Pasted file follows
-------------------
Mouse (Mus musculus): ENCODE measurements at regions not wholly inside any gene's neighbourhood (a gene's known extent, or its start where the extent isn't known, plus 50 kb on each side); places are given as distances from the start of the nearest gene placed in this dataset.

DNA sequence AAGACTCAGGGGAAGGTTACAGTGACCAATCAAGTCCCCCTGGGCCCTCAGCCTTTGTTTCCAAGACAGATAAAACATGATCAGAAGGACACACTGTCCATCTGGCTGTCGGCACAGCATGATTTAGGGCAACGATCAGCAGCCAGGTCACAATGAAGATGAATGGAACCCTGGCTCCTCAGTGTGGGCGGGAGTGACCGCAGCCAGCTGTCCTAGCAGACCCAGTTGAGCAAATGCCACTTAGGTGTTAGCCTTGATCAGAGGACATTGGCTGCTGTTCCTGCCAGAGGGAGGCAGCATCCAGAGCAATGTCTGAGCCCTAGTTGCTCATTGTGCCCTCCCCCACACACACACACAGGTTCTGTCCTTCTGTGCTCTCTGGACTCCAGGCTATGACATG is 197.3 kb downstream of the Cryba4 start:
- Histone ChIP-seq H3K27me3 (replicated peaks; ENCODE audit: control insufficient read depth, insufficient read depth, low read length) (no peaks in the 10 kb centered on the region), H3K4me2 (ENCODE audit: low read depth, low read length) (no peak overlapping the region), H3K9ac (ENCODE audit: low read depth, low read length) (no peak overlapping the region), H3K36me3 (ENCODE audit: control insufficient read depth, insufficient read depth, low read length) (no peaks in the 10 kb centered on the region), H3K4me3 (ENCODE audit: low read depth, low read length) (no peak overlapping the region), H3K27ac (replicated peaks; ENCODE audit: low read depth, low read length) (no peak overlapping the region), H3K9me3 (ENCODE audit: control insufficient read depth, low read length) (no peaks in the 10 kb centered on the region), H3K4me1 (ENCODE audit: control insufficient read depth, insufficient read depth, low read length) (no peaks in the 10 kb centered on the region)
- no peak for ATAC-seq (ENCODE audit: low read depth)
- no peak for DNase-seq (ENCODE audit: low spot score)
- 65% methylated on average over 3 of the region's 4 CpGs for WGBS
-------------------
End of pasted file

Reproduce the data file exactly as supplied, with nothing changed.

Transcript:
Mouse (Mus musculus): ENCODE measurements at regions not wholly inside any gene's neighbourhood (a gene's known extent, or its start where the extent isn't known, plus 50 kb on each side); places are given as distances from the start of the nearest gene placed in this dataset.

DNA sequence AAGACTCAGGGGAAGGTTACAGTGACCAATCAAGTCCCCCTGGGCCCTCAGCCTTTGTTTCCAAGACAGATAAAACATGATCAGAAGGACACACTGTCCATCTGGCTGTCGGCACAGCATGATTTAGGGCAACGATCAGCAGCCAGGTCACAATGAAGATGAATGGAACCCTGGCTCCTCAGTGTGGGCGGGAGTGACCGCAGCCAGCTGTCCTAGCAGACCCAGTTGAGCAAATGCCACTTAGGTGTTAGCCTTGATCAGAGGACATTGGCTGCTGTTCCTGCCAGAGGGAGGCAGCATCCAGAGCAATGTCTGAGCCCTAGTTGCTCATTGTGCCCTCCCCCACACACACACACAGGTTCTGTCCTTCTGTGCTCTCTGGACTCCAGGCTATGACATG is 197.3 kb downstream of the Cryba4 start:
- Histone ChIP-seq H3K27me3 (replicated peaks; ENCODE audit: control insufficient read depth, insufficient read depth, low read length) (no peaks in the 10 kb centered on the region), H3K4me2 (ENCODE audit: low read depth, low read length) (no peak overlapping the region), H3K9ac (ENCODE audit: low read depth, low read length) (no peak overlapping the region), H3K36me3 (ENCODE audit: control insufficient read depth, insufficient read depth, low read length) (no peaks in the 10 kb centered on the region), H3K4me3 (ENCODE audit: low read depth, low read length) (no peak overlapping the region), H3K27ac (replicated peaks; ENCODE audit: low read depth, low read length) (no peak overlapping the region), H3K9me3 (ENCODE audit: control insufficient read depth, low read length) (no peaks in the 10 kb centered on the region), H3K4me1 (ENCODE audit: control insufficient read depth, insufficient read depth, low read length) (no peaks in the 10 kb centered on the region)
- no peak for ATAC-seq (ENCODE audit: low read depth)
- no peak for DNase-seq (ENCODE audit: low spot score)
- 65% methylated on average over 3 of the region's 4 CpGs for WGBS